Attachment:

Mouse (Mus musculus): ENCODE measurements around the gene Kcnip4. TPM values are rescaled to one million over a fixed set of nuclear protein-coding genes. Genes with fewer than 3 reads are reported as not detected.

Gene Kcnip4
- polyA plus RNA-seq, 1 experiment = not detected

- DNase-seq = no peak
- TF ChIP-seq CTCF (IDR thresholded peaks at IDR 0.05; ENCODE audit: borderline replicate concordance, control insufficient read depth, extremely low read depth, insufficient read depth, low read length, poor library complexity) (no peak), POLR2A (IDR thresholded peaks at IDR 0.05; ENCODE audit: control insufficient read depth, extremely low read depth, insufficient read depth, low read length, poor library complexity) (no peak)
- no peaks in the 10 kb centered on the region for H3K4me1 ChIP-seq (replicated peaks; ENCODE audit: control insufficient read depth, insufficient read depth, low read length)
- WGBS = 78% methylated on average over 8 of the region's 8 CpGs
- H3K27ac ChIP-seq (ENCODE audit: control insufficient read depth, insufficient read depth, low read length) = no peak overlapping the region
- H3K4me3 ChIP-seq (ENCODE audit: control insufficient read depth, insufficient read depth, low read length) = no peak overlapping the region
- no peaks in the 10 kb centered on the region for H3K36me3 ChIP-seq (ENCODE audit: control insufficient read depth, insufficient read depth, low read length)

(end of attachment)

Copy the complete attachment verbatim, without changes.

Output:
Mouse (Mus musculus): ENCODE measurements around the gene Kcnip4. TPM values are rescaled to one million over a fixed set of nuclear protein-coding genes. Genes with fewer than 3 reads are reported as not detected.

Gene Kcnip4
- polyA plus RNA-seq, 1 experiment = not detected

- DNase-seq = no peak
- TF ChIP-seq CTCF (IDR thresholded peaks at IDR 0.05; ENCODE audit: borderline replicate concordance, control insufficient read depth, extremely low read depth, insufficient read depth, low read length, poor library complexity) (no peak), POLR2A (IDR thresholded peaks at IDR 0.05; ENCODE audit: control insufficient read depth, extremely low read depth, insufficient read depth, low read length, poor library complexity) (no peak)
- no peaks in the 10 kb centered on the region for H3K4me1 ChIP-seq (replicated peaks; ENCODE audit: control insufficient read depth, insufficient read depth, low read length)
- WGBS = 78% methylated on average over 8 of the region's 8 CpGs
- H3K27ac ChIP-seq (ENCODE audit: control insufficient read depth, insufficient read depth, low read length) = no peak overlapping the region
- H3K4me3 ChIP-seq (ENCODE audit: control insufficient read depth, insufficient read depth, low read length) = no peak overlapping the region
- no peaks in the 10 kb centered on the region for H3K36me3 ChIP-seq (ENCODE audit: control insufficient read depth, insufficient read depth, low read length)